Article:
206/207 - Endocrine Control of Female Reproduction I & II Flashcards Preview

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Flashcards in 206/207 - Endocrine Control of Female Reproduction I & II Deck (40)
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1

When during the menstrual cycle does progesterone peak?

7 days after ovulation

(When the corpus luteum is chugging along making progesterone)

2

How will levels of the following hormones change in ovarian failure?

  • Estradiol:
  • LH/FSH: 

  • Estradiol: low
  • LH/FSH: high

 

Vs. hypothalamic amenorrhea, will have low estradiol AND low LH/FSH

3

Which ovarian cells aromatize androgen to estrogen?

Which gonadotropin stimulates the development of these cells?

Granulosa cells

FSH

 

4

How will levels of the following hormones change in hypothalamic amenorrhea?

  • Estradiol:
  • LH/FSH: 

  • Estradiol: low
  • LH/FSH: low

 

Vs. ovarian failure, will have low estradiol and HIGH LH/FSH

5

How is PCOS diagnosed?

Requires 2/3 of:

  • Oligo and/or anovulation
  • Signs of hyperandrogenism
  • Ultrasound with ≥12 2-9 mm follicles in each ovary OR increased ovarian volume
    • The immature follicles look like cysts

 

Note: criteria has historically been 12 follicles, but I think she mentioned that now with improved imaging techniques we can see follicles better so we may actually see a lot more, and if someone has 12 follicles but no sx of PCOS probably do not need to diangose

 

 

6

List the phase of follicular development and predominant hormone that loosly aligns with the following phases of the endometrial cycle:

  • Menses:
  • Proliferative phase:
  • Transition between proliferative and secretory:
  • Secretory phase

 

  • Menses
    • Follicular phase
    • Low estradiol and progesterone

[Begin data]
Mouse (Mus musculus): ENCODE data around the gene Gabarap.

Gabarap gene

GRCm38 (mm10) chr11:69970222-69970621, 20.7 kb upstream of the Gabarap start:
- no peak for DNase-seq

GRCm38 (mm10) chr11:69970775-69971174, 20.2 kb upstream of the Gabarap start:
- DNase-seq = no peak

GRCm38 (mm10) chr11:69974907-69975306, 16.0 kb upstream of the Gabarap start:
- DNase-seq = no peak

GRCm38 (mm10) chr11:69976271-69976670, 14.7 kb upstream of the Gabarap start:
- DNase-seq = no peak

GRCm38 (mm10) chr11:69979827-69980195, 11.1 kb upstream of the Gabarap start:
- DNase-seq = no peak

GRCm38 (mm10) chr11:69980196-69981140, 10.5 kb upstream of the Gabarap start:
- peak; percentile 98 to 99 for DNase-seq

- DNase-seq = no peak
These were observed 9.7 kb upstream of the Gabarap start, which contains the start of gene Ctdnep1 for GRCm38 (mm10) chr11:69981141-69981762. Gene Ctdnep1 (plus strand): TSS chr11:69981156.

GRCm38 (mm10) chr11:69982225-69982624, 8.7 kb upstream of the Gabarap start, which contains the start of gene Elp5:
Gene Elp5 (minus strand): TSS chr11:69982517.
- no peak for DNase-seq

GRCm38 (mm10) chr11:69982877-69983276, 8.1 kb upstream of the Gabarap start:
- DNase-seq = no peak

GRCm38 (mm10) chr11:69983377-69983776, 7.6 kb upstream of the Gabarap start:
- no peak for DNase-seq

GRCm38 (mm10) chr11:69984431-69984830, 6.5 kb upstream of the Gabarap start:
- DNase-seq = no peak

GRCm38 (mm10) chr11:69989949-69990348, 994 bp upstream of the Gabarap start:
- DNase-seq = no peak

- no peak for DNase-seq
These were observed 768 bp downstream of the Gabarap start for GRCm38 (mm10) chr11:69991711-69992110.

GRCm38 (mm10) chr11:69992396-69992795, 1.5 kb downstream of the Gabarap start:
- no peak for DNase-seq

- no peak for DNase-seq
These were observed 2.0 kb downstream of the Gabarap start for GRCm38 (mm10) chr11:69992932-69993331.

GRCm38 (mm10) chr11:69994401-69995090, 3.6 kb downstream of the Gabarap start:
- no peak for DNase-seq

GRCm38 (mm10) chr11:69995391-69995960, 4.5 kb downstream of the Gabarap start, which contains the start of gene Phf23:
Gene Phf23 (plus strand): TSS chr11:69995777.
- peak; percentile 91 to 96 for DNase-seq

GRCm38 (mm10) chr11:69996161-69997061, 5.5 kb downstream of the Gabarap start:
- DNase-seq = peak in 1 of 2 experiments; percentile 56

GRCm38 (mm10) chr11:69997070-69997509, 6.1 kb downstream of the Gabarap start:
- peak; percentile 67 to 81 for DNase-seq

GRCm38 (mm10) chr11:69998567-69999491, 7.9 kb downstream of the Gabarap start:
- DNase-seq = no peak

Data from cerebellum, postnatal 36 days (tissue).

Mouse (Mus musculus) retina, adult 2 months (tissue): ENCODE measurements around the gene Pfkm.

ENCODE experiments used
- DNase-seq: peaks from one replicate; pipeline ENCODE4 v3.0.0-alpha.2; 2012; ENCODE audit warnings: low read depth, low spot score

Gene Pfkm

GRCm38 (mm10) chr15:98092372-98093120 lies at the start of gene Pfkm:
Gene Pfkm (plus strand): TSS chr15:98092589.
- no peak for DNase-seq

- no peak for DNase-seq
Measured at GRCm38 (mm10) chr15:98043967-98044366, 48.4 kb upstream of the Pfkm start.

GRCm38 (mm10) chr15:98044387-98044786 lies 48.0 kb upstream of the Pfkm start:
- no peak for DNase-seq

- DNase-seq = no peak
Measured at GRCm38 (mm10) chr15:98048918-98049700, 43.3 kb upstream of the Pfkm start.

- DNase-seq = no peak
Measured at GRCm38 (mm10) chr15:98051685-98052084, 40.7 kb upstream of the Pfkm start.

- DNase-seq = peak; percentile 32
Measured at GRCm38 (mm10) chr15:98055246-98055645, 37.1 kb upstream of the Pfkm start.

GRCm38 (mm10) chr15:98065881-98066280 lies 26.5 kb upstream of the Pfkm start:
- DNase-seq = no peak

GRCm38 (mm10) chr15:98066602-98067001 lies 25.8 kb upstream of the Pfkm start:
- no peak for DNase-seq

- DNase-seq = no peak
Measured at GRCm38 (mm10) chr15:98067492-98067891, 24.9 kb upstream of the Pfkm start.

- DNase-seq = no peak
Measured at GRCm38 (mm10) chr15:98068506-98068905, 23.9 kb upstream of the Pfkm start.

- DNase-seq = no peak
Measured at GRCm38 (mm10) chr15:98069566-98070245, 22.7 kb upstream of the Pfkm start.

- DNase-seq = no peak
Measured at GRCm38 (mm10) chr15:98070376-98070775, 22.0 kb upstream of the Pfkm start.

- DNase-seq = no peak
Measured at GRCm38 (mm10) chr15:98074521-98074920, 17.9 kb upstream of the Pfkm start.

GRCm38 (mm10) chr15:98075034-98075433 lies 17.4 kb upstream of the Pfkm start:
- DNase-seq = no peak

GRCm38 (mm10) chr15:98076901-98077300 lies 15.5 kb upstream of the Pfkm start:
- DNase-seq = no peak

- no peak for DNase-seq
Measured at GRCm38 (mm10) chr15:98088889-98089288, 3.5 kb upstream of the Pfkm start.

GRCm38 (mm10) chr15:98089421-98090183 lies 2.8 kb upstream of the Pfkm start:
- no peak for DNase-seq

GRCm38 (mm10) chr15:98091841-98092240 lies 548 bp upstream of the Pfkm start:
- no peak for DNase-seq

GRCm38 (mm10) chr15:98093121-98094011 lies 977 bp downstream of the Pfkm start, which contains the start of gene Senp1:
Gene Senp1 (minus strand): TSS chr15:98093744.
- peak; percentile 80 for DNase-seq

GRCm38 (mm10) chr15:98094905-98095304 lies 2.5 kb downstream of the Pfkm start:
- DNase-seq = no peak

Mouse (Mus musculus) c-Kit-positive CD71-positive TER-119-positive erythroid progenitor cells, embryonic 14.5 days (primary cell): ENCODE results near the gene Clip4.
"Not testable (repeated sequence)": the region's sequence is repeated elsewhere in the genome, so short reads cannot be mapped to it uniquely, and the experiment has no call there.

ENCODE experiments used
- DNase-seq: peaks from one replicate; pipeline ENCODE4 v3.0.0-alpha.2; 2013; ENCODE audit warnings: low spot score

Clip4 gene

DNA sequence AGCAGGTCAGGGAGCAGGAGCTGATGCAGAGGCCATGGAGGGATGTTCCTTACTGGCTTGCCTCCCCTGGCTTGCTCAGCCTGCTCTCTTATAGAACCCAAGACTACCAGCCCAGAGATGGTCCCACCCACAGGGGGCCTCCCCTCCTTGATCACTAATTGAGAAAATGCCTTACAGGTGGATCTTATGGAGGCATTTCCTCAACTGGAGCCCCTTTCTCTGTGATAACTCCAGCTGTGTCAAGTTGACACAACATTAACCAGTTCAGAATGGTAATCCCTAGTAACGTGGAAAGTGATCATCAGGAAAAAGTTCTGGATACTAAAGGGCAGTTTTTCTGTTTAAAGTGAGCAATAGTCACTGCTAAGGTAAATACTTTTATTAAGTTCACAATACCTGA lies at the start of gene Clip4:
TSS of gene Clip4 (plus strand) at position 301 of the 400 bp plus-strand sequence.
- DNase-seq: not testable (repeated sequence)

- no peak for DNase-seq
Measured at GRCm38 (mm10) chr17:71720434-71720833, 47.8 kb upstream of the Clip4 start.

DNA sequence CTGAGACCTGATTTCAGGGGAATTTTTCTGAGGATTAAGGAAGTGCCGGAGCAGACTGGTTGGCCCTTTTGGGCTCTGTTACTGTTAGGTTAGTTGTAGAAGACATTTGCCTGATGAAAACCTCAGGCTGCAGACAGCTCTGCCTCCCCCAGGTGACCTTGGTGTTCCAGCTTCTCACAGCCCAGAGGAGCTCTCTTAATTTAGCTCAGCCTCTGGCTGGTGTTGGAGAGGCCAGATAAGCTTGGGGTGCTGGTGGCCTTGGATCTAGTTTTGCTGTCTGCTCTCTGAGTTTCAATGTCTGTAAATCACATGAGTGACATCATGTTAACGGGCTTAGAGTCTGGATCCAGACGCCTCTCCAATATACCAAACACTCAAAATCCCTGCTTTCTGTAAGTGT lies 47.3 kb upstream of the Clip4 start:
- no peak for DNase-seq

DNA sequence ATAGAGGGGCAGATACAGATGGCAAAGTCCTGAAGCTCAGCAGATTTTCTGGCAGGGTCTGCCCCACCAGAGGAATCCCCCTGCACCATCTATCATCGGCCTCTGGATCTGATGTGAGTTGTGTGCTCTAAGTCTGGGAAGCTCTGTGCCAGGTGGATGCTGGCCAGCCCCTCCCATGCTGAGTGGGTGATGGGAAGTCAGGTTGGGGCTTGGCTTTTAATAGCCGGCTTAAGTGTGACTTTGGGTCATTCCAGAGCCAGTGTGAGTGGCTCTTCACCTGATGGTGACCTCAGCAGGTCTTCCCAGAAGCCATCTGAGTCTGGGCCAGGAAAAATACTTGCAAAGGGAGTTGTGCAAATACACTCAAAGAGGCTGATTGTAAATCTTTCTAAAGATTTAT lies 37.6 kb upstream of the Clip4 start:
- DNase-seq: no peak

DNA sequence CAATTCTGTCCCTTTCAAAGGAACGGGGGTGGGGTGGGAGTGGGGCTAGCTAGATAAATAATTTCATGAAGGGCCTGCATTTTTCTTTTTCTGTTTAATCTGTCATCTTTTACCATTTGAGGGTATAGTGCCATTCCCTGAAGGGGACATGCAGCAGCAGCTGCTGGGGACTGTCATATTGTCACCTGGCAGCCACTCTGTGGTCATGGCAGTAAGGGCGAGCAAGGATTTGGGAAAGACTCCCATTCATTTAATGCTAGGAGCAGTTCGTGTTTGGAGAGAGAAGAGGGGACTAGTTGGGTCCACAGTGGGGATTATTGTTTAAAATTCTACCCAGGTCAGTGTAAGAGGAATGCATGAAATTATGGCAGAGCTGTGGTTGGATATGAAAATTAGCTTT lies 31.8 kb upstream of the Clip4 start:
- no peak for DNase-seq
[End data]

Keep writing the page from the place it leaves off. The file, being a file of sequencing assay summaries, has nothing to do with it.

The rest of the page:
• Proliferative phase:
    • Follicular phase
    • High estrogen
  • Transition between proliferative and secretory:
    • Ovulation 
    • High estrogen, progesterone beginning to rise
  • Secretory phase
    • Luteal phase
    • High progesterone, estrogen falls

 

 

7

List 3 things that increase levels of sex hormone binding globulin

  • Hyperthyroidism
  • Pregnancy
  • Estrogen treatment (OCPs)

 

All will decrease the effect of sex hormones; bound to SHBG = not biologically active

8

Which gonadotropin supports the corpus luteum?

Which hormone is produced as a result?

LH

Progesterone

 

Corpus luteum produces progesterone

Note: LH also stimulates theca cells to produce androgens

9

Which ovarian cells secrete androgens?

Which gonadotropin stimulates these cells?

Theca cells

LH

10

Which hormone supports early pregnancy?

Progesterone from the corpus luteum

11

 [hormone]  stimulates proliferation of the uterine lining

 [hormone]  stimulates differentiation of the uterine lining

 Estrogen  stimulates proliferation of the uterine lining

 Progesterone  stimulates differentiation of the uterine lining

12

After ovulation, what happens to the granulosa cells and theca cells that are left in the follicle?

They re-organize to become luteal cells

  • Angiogenesis! Blood supply needed for delivery of cholesterol precursors for steroid synthesis
  • More smooth ER and mito!

This forms the corpus luteum -> progesterone production

 

 

13

List 2 causes of gonadal dysgenesis

Turner syndrome (45, XO)

Fragile X carrier

Swyer syndrome (46XY)

 

Thank you @Ben Gastevich!

14

Describe the positive feedback loop that triggers ovulation

  • Sustained high estrogen + progesterone bump
    • Beginning of progesterone rise increases the pituitary response
  • -> LH surge
    • Normally, LH is inhibited by increased estrogen/progesterone
  • -> Ovulation!

 

 

15

How does hypothyroidism affect menstruation?

(Describe the pathway)

Hypothyroidism = low thyroid horomone

  • -> Upregualted TRH secretion from hypothalamus